Ritchie on gilts

This is an interesting little observation by our favourite retired accountant from Wandsworth.

Quantitative easing has indeed meant that gilts prices have risen (yields fallen, same thing). It\’s even possible that banks have been the major beneficaries of this. For the BoE buys the gilts from the banks, and old gilts will have been bought at above par values (for yields have gone down, prices on older yields must be above par).

It was in this way that the banks profited enormously from quantitative easing. Because the government was, effectively, forcing the price of gilts up by pushing the interest rate down in pursuit of its monetary policy the bank , without having to take any action or initiative  of their own, make a profit.

How much profit that was is hard to guess at. It would be invaluable if research was undertaken to establish this. But I suspect that a significant part of the £199 billion of spending on QE was turned, almost immediately into profit by UK based banks. It is this fact, and nothing else, that restored bank profitability and bank bonuses in 2009.

It\’s an interesting supposition, certainly.

I believe QE can work. But QE1 was captured by the banks.

That’s why QE2 has to be different.

So, is there in fact any research about what did happen?

Umm, yes, there is.

Over the 12 months to June 2009, banks increased their aggregate holdings in gilts from a slight negative holding to £120 billion. This is mainly due to additional requirements introduced by the FSA in 2009. UK banks are now required to strengthen their liquidity buffers by holding more assets that are high quality and have high liquidity.

Ah. So the banks have been net buyers of gilts then, not net sellers. So, no, QE hasn\’t all disappeared into the profits of UK based banks.

Another of Richard\’s suppositions destroyed by those pesky and inconvenient facts then.

Ritchie is, of course, writing a report on this. Be interesting to see if this misunderstanding still stands in it, won\’t it?

6 thoughts on “Ritchie on gilts”

  1. One of these days, someone is going to have to issue a book on “our favoured retired accountant”, giving a selection of his greatest hits, and Tim’s destruction of said. Get it out in time for Christmas!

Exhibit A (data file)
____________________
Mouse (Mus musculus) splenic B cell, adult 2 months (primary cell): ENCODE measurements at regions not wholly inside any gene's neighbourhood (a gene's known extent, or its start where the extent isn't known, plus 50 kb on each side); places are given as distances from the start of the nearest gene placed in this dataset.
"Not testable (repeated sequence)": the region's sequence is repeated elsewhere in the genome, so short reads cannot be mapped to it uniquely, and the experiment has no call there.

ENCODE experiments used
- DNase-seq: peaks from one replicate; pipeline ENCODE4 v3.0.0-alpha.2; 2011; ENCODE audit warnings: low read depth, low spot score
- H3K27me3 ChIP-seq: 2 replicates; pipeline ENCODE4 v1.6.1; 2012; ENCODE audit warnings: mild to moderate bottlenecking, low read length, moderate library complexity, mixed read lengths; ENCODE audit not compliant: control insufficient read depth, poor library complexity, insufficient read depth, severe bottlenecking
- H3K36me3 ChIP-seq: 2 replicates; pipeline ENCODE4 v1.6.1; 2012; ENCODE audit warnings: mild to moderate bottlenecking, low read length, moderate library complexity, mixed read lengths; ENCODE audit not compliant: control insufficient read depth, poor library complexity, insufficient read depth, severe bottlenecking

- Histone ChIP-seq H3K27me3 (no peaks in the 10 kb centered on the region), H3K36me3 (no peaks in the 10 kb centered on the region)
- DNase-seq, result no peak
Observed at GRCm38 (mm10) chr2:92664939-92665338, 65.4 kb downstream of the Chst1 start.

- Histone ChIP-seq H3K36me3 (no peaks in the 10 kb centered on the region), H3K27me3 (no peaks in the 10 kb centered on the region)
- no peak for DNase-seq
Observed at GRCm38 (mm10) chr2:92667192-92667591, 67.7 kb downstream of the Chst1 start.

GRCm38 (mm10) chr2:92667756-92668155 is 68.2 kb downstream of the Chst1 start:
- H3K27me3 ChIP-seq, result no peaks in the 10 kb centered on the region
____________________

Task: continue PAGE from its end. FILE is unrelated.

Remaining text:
2. 1. A part of that £199 billion was easy profit made by the banks, but it was only a small per centage, so their net profit was maybe £1 billion or £2 billion.

    2. I find it highly unlikely that banks increased their holdings of ‘gilts’ in the narrow sense, they took that £199 billion QE money and deposited it straight back with the Bank of England. As at 31 December 2009, the combined balance sheets of the major UK banks showed over £200 billion on deposit with Bank of England (up from +- nothing a couple of years ago). Admittedly, these are just two different ways of the government borrowing money (hold gilts, have cash on deposit with BoE) but let’s be precise about which is which.

  3. as mark said, isn’t it easy to estimate? You just estimate how much higher you think bond prices were thanks to QE (say, 1%) and then apply that to the £200bn to estimate the gain the bond holders made from QE.

  4. Luis, on the day that QE was announced, the long gilt future jumped by about three per cent (it was even bigger in the USA), but from there on in, it is difficult to say whether long gilts would have been three per cent lower.

    So in theory, worst case, the loss to The Taxpayer was 3% x £200 billion = £6 billion, but we have to compare that with the interest saved, because the govt (via BoE) is now borrowing at 0.5% interest as against the 3% or 4% interest it was paying on the bonds before QE.

    Overall. the gain to the banks was probably only enough for two or three months’ bonuses, but this is good for house prices in Central London, which is what this is all about.

  5. Pingback: Green Quantitative Easing

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